Breakout Brewer: B. Nektar Meadery | Craft Beer & Brewing

Breakout Brewer: B. Nektar Meadery

For Brad Dahlhofer at B. Nektar Meadery in Ferndale, Michigan, reading about Papazian’s prickly pear mead was all the motivation he needed.

Emily Hutto 3 years ago

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Ask a mead maker how he or she got started, and there’s a good chance you’ll hear a story about Charlie Papazian’s prickly pear mead. For Brad Dahlhofer at B. Nektar Meadery in Ferndale, Michigan, reading about Papazian’s prickly pear mead was all the motivation he needed to get involved. “If anybody could write that poetically about a beverage, then I ought to try it,” the homebrewer-turned-mead maker says about Papazian’s Prickly Pear Cactus Fruit Mead recipe in The Complete Joy of Homebrewing.

Dahlhofer compares the transition from homebrewing to mead making to learning to cook. “You can learn to make pasta, but eventually you make a soup and a roast and eventually you start barbecuing.”

B. Nektar, ranked in the top 100 breweries in the world by ratebeer.com for the third year running, is a culinary-focused meadery, explains Dahlhofer who launched the company with his wife in 2008. “We make a lot of meads based on foods we’ve had in the past,” he explains, describing his Cherry Chipotle mead that was inspired by a marinade someone had done with chicken. “Our mead making is the equivalent of fusion cooking,” Dahlhofer says, “in which we shamelessly steal from things that are already good.”

B. Nektar’s meads aren’t just made with food in mind; they’re also made with drinkability in mind, which ultimately makes them great food meads. B. Nektar’s core line of meads is about 5.5 percent ABV and lightly carbonated. Included in this line are Zombie Killer, made with Michigan tart cherry juice, apple cider, and star thistle honey; and Kill All The Golfers, made with honey and “dry-hopped”—in essence steeped—with black tea. “I make meads that I want to drink a lot of. We’re much more craft beer-ish in that sense,” says Dahlhofer. “We make session meads. They give people the option to try mead at a much lower price point and the opportunity to try more varieties in one sitting.”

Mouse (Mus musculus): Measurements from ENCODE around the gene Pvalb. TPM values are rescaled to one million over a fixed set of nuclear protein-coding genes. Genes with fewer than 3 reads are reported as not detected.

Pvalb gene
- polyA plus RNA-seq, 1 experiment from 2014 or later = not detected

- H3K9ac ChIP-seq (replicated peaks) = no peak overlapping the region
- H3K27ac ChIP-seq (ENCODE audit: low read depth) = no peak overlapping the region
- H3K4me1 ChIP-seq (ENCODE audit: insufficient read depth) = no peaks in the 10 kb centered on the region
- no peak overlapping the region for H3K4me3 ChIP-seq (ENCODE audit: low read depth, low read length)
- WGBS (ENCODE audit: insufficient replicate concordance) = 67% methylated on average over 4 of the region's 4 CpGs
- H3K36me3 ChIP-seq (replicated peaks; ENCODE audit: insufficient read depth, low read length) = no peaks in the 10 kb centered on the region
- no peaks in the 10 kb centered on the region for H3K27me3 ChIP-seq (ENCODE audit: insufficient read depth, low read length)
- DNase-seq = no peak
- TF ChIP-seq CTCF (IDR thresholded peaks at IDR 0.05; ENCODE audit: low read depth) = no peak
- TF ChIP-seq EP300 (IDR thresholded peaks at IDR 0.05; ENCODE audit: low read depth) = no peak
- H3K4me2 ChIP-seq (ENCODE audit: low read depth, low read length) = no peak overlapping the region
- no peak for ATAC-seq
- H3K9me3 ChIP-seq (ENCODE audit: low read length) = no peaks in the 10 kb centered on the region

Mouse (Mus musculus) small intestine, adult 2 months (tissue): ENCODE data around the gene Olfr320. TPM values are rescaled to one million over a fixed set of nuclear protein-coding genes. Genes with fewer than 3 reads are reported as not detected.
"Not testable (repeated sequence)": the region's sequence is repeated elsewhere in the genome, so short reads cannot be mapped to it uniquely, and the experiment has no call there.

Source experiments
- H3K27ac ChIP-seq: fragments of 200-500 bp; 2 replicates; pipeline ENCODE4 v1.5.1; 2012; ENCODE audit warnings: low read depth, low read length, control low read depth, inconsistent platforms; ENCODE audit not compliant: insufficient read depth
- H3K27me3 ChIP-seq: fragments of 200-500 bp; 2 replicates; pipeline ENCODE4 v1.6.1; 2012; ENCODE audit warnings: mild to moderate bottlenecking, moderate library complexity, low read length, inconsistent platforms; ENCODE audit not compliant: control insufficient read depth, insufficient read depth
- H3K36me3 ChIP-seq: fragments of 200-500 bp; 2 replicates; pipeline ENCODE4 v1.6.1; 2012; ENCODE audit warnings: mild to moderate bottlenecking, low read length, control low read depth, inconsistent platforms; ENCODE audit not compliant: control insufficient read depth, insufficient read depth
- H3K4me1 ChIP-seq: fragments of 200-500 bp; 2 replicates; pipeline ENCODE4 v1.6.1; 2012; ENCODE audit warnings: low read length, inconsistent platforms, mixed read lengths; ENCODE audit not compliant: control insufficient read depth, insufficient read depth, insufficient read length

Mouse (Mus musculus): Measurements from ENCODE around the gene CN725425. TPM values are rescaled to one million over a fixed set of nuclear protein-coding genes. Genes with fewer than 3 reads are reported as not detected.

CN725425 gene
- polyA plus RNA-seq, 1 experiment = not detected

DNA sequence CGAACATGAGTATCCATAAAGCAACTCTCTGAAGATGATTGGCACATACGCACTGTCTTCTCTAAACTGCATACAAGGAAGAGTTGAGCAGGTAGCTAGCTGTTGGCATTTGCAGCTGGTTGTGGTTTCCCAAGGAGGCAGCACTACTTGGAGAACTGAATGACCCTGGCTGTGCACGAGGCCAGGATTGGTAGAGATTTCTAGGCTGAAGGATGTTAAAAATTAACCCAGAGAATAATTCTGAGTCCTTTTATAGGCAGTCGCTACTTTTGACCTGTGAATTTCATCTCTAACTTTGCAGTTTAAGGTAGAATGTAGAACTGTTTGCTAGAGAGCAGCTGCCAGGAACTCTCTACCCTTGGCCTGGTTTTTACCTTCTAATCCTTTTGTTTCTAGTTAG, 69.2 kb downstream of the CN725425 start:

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Most session-beer brewers tend to offer imperial selections as well, Dahlhofer points out, and in that same vein B. Nektar offers high-alcohol meads such as Zombies Take Manhattan, a rye whiskey cask-aged Zombie Killer, or the 15 percent ABV Buckwheat Cyser, made with apple cider and buckwheat honey. Another limited run mead at B. Nektar, brought back by popular demand, is Devil’s Juice, a pineapple mead with jalapeño, serrano, and ghost peppers that also weighs in at 15 percent ABV.

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B. Nektar produces more than 100,000 gallons of mead each year (the equivalent to 3,226 barrels in a craft brewery) and uses about 3,000 pounds of honey each week. “To produce that much mead, I have to work with a lot of beekeepers, and we work only with beekeepers,” Dahlhofer says. “We don’t buy from big packing houses. We don’t buy from wholesalers. We have been working with great keepers, many of whom have grown from small mom-and-pop companies to big players in the honey industry.”

With at least fifteen registered meaderies in the state, Michigan’s mead and honey producers are thriving. “We have good access to fruit, good access to honey, and great beer community here in Michigan,” says Dahlhofer. “Basically we grow a lot of food. Good food culture is what it takes.”

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